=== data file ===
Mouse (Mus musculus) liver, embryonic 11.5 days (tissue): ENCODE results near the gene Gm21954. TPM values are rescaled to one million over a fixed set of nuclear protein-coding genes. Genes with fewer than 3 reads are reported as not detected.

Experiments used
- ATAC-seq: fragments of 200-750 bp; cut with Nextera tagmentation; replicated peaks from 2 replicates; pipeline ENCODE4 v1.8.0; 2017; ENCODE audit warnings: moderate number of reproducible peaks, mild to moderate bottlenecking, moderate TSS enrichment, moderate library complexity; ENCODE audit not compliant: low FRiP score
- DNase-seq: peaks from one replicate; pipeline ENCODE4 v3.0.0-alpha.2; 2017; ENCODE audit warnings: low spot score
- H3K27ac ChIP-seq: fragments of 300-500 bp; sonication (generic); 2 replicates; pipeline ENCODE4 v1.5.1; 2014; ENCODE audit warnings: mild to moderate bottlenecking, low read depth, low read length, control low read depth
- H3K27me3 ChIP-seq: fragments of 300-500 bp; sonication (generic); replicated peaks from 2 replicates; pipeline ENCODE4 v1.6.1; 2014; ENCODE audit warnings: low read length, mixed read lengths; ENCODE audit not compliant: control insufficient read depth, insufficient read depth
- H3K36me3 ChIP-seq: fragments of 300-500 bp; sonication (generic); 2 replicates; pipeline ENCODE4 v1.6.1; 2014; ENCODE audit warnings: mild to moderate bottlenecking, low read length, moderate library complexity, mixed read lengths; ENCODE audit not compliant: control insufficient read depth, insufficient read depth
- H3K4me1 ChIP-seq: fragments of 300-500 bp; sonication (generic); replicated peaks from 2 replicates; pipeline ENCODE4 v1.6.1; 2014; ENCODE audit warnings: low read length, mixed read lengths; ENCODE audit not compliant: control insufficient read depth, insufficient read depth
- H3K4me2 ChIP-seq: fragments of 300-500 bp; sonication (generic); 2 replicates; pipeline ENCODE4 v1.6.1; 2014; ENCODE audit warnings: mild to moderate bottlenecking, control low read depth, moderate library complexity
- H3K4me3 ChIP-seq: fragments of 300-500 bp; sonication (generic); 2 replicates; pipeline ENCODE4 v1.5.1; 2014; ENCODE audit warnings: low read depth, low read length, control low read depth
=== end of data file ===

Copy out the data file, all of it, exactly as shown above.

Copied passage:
Mouse (Mus musculus) liver, embryonic 11.5 days (tissue): ENCODE results near the gene Gm21954. TPM values are rescaled to one million over a fixed set of nuclear protein-coding genes. Genes with fewer than 3 reads are reported as not detected.

Experiments used
- ATAC-seq: fragments of 200-750 bp; cut with Nextera tagmentation; replicated peaks from 2 replicates; pipeline ENCODE4 v1.8.0; 2017; ENCODE audit warnings: moderate number of reproducible peaks, mild to moderate bottlenecking, moderate TSS enrichment, moderate library complexity; ENCODE audit not compliant: low FRiP score
- DNase-seq: peaks from one replicate; pipeline ENCODE4 v3.0.0-alpha.2; 2017; ENCODE audit warnings: low spot score
- H3K27ac ChIP-seq: fragments of 300-500 bp; sonication (generic); 2 replicates; pipeline ENCODE4 v1.5.1; 2014; ENCODE audit warnings: mild to moderate bottlenecking, low read depth, low read length, control low read depth
- H3K27me3 ChIP-seq: fragments of 300-500 bp; sonication (generic); replicated peaks from 2 replicates; pipeline ENCODE4 v1.6.1; 2014; ENCODE audit warnings: low read length, mixed read lengths; ENCODE audit not compliant: control insufficient read depth, insufficient read depth
- H3K36me3 ChIP-seq: fragments of 300-500 bp; sonication (generic); 2 replicates; pipeline ENCODE4 v1.6.1; 2014; ENCODE audit warnings: mild to moderate bottlenecking, low read length, moderate library complexity, mixed read lengths; ENCODE audit not compliant: control insufficient read depth, insufficient read depth
- H3K4me1 ChIP-seq: fragments of 300-500 bp; sonication (generic); replicated peaks from 2 replicates; pipeline ENCODE4 v1.6.1; 2014; ENCODE audit warnings: low read length, mixed read lengths; ENCODE audit not compliant: control insufficient read depth, insufficient read depth
- H3K4me2 ChIP-seq: fragments of 300-500 bp; sonication (generic); 2 replicates; pipeline ENCODE4 v1.6.1; 2014; ENCODE audit warnings: mild to moderate bottlenecking, control low read depth, moderate library complexity
- H3K4me3 ChIP-seq: fragments of 300-500 bp; sonication (generic); 2 replicates; pipeline ENCODE4 v1.5.1; 2014; ENCODE audit warnings: low read depth, low read length, control low read depth